A financial journalist spoke to NBC News about how she managed to pay off $150,000 in student loans and medical debt in just six years.
Unlike many of her peers who are now pressuring Democratic candidates to use government power to erase student loan debt, she was brave enough to admit she needed to get the ball rolling (and fast!) if she was not going to let debt dictate her future.
Instead of sitting and waiting, watching her debt grow bigger, financial journalist Janet Alvarez decided to act.
Negotiating Lower Loan Payment Rates
After losing a lucrative job as a communications director during the 2008 recession, Alvarez decided to pursue an MBA to better her chances at getting a more profitable position in the future.
After graduating in 2011, however, she found herself in a worse predicament as she was unable to find a high-paying job.
Without health insurance and working as a finance writer, a position that paid 40 percent less than what she used to make, Alvarez founder herself deep in the hole because of student loans and medical bills.
In order to get the ball rolling on her payments without losing hope, Alvarez decided to negotiate her interest rates.
“The first thing I did was start calling all of my student loan servicing companies — federal and private loans — negotiating lower interest rates where possible, putting loans on autopay, and finding other ways to reduce the interest rates for the federal loans,” she told NBC News.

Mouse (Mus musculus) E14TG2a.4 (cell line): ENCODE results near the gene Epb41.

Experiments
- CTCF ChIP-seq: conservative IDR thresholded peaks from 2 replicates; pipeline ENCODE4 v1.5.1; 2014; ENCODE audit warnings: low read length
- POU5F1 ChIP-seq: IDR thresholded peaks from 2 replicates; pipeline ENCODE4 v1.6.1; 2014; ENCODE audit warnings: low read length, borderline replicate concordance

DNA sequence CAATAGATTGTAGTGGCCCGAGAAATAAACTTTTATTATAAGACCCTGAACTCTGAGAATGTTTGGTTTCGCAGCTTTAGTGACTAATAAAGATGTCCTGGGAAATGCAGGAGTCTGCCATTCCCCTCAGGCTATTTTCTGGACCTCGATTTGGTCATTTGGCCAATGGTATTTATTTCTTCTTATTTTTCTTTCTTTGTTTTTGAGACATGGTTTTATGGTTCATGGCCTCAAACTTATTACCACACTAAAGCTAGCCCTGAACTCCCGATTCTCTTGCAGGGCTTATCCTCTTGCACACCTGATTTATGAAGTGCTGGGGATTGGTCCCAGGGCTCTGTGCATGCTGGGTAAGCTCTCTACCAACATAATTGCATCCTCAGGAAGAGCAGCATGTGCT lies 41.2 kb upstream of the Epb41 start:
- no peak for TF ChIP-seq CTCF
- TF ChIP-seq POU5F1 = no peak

Because Alvarez had borrowed from the government, she managed to get on an income-based repayment program. However, that alone wouldn’t be enough, as these programs depend on the government and changes to policy can change the terms.
Regardless, she managed to take important steps toward paying off her debt thanks to the repayment program even as she learned that the government’s student debt “forgiveness” wasn’t all it’s cracked up to be—the government will often treat forgiven loan amounts as taxable income.
In the end, however, she was happy she took on that option, as the program did help her reduce the amount she owed.
If you have a student loan held by a private lender, you can also renegotiate your rates. Depending on your situation, how financially strapped you find yourself, and how much money you owe, private lenders usually are more than willing to work with you to bring down your rates and even accept a counteroffer if what they want you to sign on is simply not good enough.
According to Credit.com, keeping an eye on the structure of what the lender is offering will help you decide whether you should carry on with the negotiation or whether you should accept the offer.
Don’t Be Afraid to Ask—or to Take on Side Gigs
After negotiating her student debt, Alvarez quickly understood that it wasn’t enough—her medical bills were also bleeding her dry.
That’s when she decided to ask.
She called the physicians’ groups and hospitals that had cared for her and asked whether they had any medical assistance programs that could help her with her debt.
Unlike the student loan options, medical assistance programs will work with you even if you’re in the middle-income bracket, she told NBC News.
“Don’t assume that you necessarily have income that is too high to qualify. In my case, it wiped out a significant portion of my debt pretty quickly, so then what I was working with was credit card debt, personal debt, and federal loan debt.”
Finding herself still deeply in trouble due to the remainder of her debt, she resorted to a technique I discussed in a previous article: the side gig. After all, she knew that living on a writer’s salary alone wasn’t enough.